Yet still, people say that they are extremely confused about what it takes to eat healthfully. My take on this? Some of it is disrespect. After all, we are in the midst of a war on science, where expertise is self-prescribed and opposing views are met with distrust rather than curiosity. And, on the other hand, I think some of the confusion is just plain ignorance. I mean, can you think of anything more personal and protected than what you choose to eat every day?

During my clinical rotations as a young dietitian-in-training, it didn’t take long before I realized that people are not very forthcoming about their eating habits. In fact, I had better luck getting intel on their bowel movements. Turns out, talking about the way one eats is an intimate dissection of their person.  

And no wonder we’re all so protective of our personal food profiles. Eating is complex. Our food and beverage choices are impacted by more factors than anything else we encounter on a daily basis. What we put in our mouths is influenced in part by taste or preference, in part by availability or price, in part by hunger or hormones, in part by beliefs or religion, and in part by whom we’re with or where we’re at—and then some!  

But yet another important reason that so many people claim to be confused about what healthy eating looks like? It is simply because the debate, history, politics and reporting of what healthy eating looks like is confusing. Despite what research shows, headlines seem to ping-pong and media outlets love clickbait and controversy. Do you love to eat bacon and chocolate, even though something (physical or metaphorical) in your heart tells you it might be best to enjoy them sparingly? Not to worry. You needn’t dig deep to find news stories (like this or this) that affirm your choices, and even give them a health halo. Phew. Change is hard. Crisis diverted. Pass the chocolate-covered bacon.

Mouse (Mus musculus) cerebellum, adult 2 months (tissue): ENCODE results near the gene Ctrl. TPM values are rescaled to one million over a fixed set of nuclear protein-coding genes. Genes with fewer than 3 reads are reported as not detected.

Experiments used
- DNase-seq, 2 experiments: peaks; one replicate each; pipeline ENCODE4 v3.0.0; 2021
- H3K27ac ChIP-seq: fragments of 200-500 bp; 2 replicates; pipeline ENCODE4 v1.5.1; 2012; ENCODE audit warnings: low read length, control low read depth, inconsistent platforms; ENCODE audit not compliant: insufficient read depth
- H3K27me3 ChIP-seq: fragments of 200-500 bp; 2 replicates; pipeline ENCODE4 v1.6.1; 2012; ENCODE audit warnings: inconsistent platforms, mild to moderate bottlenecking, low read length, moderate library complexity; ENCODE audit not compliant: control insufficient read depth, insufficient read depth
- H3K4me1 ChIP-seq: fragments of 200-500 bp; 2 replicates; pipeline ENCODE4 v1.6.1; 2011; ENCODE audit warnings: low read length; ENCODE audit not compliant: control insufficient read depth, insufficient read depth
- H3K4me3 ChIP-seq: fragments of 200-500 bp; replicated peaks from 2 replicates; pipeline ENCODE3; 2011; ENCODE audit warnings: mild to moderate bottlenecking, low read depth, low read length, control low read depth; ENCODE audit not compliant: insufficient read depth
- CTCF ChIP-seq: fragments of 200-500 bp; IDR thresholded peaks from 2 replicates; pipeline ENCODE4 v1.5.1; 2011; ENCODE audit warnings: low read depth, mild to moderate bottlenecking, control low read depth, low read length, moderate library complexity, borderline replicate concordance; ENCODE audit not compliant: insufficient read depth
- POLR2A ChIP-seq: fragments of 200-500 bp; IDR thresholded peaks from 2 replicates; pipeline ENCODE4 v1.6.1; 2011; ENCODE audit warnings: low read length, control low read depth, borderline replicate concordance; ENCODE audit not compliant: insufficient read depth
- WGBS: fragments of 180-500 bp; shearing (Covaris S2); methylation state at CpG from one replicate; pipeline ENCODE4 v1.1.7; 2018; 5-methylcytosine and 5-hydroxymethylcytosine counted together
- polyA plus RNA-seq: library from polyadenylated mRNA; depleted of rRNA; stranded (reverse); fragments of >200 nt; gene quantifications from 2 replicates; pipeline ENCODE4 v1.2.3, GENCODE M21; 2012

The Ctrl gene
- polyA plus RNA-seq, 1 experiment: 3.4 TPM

But I’ve said it before, and I’ll say it again: No nutrition topic has been studied more than the impact on human health of vegetables, fruits, grains, nuts and other plant-based foods (and diets with stable intake of these). And consistent evidence supports, specifically, a whole food, plant-based diet as one of the most important factors associated with a long, healthy life while minimizing disease risk. 

But confusion—including mine—rose to new heights when a recent controversial study printed in the Annals of Internal Medicine undermined the plethora of research that highlights the health benefits of plant-based eating and concluded that adults should continue to eat their current consumption of processed and red meat, without any input from nutrition experts nor an explanation of how much is OK (hello, "current consumption" can mean so many different things). This was confusing advice to digest—for consumers, scientists, nutrition experts and basically everyone. Even proponents of regenerative agriculture who enjoy occasionally eating responsibly raised livestock and drinking organic milk and cooking with pasture-raised eggs (one of which is me, by the way) were confused by the outcomes. My main worry is that consumers who read this study’s conclusion will believe they can eat as much red and processed meat as they want without any ill effect on their personal health, not to mention any ill impact on planetary health.